Prosecutors are poised to question top executives of Livedoor Co., including President Takafumi Horie, over alleged fraudulent practices apparently designed to expand the firm’s business, investigative sources said Thursday.
The Internet and financial services conglomerate is at the center of a high-profile probe being conducted by the special investigative squad of the Tokyo District Public Prosecutor’s Office.
Reports that the squad raided the company’s headquarters and Horie’s home, both in Tokyo, and other places Monday night sparked a massive selloff Tuesday and Wednesday on the Tokyo Stock Exchange that forced the bourse to close Wednesday’s trading early.
Prosecutors are believed to be trying to shed light on possible irregularities concerning the takeover of a publishing house by a Livedoor subsidiary about a year ago, as well as allegations that Livedoor itself cooked the books to show it had a profit in the September 2004 business year when it was in the red.
Livedoor, listed on the TSE’s Mothers market for startups, traces its origins to a firm Horie founded in 1996.
The 33-year-old president and chief executive officer is also a major investor in the company, controlling 17.25 percent as of September.
Other executives targeted by the prosecutors are Ryoji Miyauchi, 38, who worked in close concert with Horie as Livedoor’s chief financial officer in expanding operations, and Fumito Okamoto, 38, a Livedoor director who doubles as president of the subsidiary, Livedoor Marketing Co., which purchased the publishing house last January when it was called ValueClick Japan Inc.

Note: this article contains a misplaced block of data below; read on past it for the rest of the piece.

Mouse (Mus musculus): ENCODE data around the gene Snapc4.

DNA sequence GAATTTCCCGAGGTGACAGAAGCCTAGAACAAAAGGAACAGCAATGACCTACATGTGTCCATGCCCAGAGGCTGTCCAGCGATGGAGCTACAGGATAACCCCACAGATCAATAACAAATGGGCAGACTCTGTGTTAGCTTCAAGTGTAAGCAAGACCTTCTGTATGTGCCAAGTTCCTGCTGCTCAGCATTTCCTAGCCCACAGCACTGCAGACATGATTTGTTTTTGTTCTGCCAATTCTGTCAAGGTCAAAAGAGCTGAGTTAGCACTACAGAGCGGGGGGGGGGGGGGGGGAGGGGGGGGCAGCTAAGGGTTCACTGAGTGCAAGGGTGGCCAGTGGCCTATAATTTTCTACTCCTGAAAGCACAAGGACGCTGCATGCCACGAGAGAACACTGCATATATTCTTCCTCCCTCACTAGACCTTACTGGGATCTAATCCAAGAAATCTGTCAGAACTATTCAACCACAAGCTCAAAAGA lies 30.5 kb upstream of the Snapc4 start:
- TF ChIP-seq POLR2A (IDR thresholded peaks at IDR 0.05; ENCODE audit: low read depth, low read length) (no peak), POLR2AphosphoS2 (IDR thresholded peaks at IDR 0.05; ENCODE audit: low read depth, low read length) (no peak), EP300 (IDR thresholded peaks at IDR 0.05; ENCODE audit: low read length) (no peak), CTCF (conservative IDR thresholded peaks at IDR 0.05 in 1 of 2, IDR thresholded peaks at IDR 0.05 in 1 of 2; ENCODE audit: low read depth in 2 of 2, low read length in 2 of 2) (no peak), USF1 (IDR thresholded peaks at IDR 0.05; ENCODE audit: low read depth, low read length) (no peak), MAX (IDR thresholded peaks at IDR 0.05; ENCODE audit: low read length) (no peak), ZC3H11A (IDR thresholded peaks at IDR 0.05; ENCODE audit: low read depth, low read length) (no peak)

On ValueClick’s publishing venture takeover, Miyauchi said, “I believe there was no illegality involved” and denied any involvement by Horie in the transaction.
On Thursday, Livedoor said it had found no wrongdoing during its internal investigation into ongoing allegations about the conduct of its group firm in connection with a 2004 takeover of publisher Money Life.
Livedoor released a statement shortly before the market opened Thursday saying the group firm ValueClick did not need to announce that shares of the publisher had been held by an investment fund when it announced the takeover of the publisher on Oct. 25, 2004.
The investment fund was not directly related with the Livedoor group, the Internet services firm said, disputing the charge that ValueClick had failed in reporting the fact.
Citing mostly sources close to the investigation, Tokyo media have reported since the scandal broke that Money Life shares had already been effectively held by the Livedoor group at the time of the announcement, because the investment fund was financed by Livedoor.
In its statement, Livedoor also defended ValueClick’s stock split in November 2004. It has been alleged that this move was aimed at lifting its stock price to take advantage of the higher price in the takeover of Money Life. The takeover was to be done via a stock swap.
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